‘Toy Story 4’ shows a franchise that still knows what its audience deserves

Toy Story 4 (2019)

Directed by Josh Cooley

The “Toy Story” franchise doesn’t seem to know how to mess up. The latest sequel, set only a couple years after the 2010 Best picture nominee “Toy Story 3,” sees the gang still in the possession of Bonnie (Madeleine McGraw), who is now old enough for kindergarten. The toys are mostly happy, but Woody (Tom Hanks) has begun seeing his playtime shrink considerably as Bonnie opts for Jessie (Joan Cusack) in the role of Sheriff. When Bonnie makes a new toy out of a spork, a pipe cleaner, and some other garbage, Woody hops at the opportunity to mentor the skittish new addition—Forky (Tony Hale)—and find a renewed sense of purpose. But Woody’s whole idea of life is shaken when he reunites with Bo Peep (Annie Potts) while on a road trip with Bonnie’s family.

Tom Hanks and Tony Hale in Toy Story 4 (2019)

“Toy Story 4” adds to the franchise’s rich reputation of humor and heart. It may be the funniest “Toy Story” movie yet—and without stooping to use current references that would cease to be funny in a few years like a lesser movie might do. Instead, it relies on the vocal talents of its ever-expanding cast. Tony Hale gives what is likely to be the best vocal performance of any animated character this year. I can’t think of anyone who could’ve imbued Forky with the same sense of fright and stubbornness as the “Veep” actor (except maybe Pee Wee Herman). Jordan Peele and Keegan Michael Key join the cast as the first black voice actors to have prominent roles in this franchise. And Bo Peep becomes the franchise’s first confident and independent female character. Much love to Jessie, and Dolly (Bonnie Hunt) is a great leader, but Bo Peep shows us a new type of toy. In her role as the villain Gabby Gabby, Christina Hendricks gets the job done without doing anything notable vocally. Her role calls for more of a straight-forward performance. While Gabby Gabby’s ventriloquist dummy henchmen are actually terrifying, the doll herself is less irredeemably evil than past baddies like Sid, the Prospector, or Lotso. “Toy Story 4” isn’t about an outside antagonist as much as it’s about how these last couple years have changed the characters we’ve loved for nearly 25 years. When “Toy Story 4” explores that, it reveals itself as an animated movie on a completely different level from anything else we’re likely to see this year.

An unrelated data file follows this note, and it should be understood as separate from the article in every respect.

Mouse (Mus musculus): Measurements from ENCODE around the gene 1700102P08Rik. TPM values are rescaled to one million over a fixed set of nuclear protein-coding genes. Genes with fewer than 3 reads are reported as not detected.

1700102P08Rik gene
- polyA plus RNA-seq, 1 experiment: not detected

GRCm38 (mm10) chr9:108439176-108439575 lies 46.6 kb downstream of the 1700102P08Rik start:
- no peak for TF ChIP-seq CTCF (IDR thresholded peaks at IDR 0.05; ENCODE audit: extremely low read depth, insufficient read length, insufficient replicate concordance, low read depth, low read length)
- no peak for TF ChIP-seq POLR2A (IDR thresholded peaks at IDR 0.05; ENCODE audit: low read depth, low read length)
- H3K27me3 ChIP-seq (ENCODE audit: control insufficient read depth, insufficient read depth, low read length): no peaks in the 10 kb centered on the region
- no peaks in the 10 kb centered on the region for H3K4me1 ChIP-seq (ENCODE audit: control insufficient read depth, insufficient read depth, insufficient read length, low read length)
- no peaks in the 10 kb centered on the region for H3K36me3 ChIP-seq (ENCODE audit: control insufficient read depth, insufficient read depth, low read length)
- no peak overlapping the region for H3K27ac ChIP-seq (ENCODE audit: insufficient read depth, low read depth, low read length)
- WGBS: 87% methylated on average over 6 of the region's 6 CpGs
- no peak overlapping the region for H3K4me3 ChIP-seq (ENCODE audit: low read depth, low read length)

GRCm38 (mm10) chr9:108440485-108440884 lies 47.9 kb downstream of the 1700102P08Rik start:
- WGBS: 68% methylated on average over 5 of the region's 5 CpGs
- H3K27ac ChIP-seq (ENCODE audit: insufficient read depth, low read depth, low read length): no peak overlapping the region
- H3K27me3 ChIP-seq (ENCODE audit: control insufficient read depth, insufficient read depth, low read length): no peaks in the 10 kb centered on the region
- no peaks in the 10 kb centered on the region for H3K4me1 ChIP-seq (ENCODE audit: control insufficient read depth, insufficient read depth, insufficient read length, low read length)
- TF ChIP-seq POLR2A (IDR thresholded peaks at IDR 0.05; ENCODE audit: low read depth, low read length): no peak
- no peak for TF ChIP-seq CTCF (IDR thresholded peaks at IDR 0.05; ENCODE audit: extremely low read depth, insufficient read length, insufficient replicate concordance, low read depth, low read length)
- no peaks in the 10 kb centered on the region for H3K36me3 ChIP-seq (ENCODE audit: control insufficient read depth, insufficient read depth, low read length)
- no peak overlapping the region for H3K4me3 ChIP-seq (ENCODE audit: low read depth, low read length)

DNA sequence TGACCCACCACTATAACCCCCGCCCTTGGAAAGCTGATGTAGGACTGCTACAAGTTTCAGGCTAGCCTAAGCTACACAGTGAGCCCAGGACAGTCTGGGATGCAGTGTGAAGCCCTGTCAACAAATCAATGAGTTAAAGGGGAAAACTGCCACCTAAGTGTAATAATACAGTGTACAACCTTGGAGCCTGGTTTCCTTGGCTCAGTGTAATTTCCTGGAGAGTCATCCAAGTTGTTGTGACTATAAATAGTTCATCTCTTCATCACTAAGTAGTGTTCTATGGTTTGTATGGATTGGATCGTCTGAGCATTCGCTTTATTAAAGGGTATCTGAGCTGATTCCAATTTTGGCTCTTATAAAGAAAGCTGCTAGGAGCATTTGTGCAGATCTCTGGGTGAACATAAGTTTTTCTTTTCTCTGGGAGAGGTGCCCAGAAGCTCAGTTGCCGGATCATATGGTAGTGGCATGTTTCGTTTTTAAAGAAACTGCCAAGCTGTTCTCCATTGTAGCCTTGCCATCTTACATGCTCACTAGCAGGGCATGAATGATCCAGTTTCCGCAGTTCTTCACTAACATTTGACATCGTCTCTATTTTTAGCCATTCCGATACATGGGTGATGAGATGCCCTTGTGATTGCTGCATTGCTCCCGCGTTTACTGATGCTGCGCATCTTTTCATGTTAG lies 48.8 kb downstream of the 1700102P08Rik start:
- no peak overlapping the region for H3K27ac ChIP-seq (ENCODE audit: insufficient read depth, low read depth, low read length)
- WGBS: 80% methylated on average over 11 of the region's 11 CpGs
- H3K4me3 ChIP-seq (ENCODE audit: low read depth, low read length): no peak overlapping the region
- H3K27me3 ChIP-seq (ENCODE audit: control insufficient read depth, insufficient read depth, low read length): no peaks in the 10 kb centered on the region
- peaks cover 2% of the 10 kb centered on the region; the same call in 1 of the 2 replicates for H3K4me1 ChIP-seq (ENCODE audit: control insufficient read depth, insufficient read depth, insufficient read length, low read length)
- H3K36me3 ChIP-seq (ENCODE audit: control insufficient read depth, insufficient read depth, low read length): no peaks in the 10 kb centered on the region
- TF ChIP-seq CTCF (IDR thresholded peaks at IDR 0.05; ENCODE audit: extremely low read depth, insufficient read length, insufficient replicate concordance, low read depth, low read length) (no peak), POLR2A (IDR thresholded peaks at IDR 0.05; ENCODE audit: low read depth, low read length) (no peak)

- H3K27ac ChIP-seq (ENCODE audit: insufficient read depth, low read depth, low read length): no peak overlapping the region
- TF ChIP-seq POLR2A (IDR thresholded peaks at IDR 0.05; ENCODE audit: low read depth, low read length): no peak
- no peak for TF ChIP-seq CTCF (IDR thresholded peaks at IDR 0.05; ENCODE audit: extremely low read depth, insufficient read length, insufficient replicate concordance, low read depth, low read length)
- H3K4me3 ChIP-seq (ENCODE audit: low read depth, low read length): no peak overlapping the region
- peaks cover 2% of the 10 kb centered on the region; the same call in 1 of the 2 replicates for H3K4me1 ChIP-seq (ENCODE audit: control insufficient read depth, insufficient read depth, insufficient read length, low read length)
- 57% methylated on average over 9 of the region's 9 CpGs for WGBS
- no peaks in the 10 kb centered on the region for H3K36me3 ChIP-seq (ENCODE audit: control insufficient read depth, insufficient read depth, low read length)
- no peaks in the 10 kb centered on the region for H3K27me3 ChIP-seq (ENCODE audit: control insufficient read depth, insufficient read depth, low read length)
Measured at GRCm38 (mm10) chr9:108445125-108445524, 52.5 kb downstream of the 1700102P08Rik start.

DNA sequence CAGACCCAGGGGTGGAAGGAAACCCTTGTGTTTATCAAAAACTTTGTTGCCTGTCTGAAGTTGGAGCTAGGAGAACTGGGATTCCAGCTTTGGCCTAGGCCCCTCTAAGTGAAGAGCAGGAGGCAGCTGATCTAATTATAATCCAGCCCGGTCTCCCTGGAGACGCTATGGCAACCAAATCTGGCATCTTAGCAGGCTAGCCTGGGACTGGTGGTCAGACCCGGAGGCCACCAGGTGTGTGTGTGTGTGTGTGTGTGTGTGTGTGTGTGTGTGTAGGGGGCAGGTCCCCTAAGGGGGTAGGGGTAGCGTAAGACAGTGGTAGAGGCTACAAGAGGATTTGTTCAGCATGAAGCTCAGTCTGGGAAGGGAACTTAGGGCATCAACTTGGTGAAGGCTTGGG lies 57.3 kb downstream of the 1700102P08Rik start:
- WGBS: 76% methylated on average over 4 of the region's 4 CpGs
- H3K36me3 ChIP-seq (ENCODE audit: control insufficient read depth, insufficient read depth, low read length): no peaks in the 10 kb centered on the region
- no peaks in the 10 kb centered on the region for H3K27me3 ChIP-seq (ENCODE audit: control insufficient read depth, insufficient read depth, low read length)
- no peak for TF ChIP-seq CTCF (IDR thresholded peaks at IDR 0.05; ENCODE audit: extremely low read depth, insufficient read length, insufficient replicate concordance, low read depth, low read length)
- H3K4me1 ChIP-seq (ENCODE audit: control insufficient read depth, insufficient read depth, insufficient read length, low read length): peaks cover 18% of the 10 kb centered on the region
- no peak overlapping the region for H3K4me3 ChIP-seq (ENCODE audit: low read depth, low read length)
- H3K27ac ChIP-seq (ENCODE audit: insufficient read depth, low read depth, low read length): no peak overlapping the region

Tom Hanks and Christina Hendricks in Toy Story 4 (2019)

In my mind, “Toy Story 3” remains one of the greatest animated films of all-time, a full emotional journey packed into 100 minutes. But in the same way that I thought “Finding Dory” picked up so well where “Finding Nemo” left off—bringing back certain themes while differentiating itself just enough—I think “Toy Story 4” (while not quite as good as its immediate predecessor, in my opinion), keeps the “Toy Story” story progressing in a natural, seamless path forward. Even nine years later, it feels like a perfect continuation. If “Toy Story” wasn’t already in the pantheon of all-time great film franchises, it must be now.

I ended my “Toy Story 3” review calling for a fourth film, and after seeing “Toy Story 4” I can safely say that as long as they keep making movies that are this good, I don’t want them to stop.


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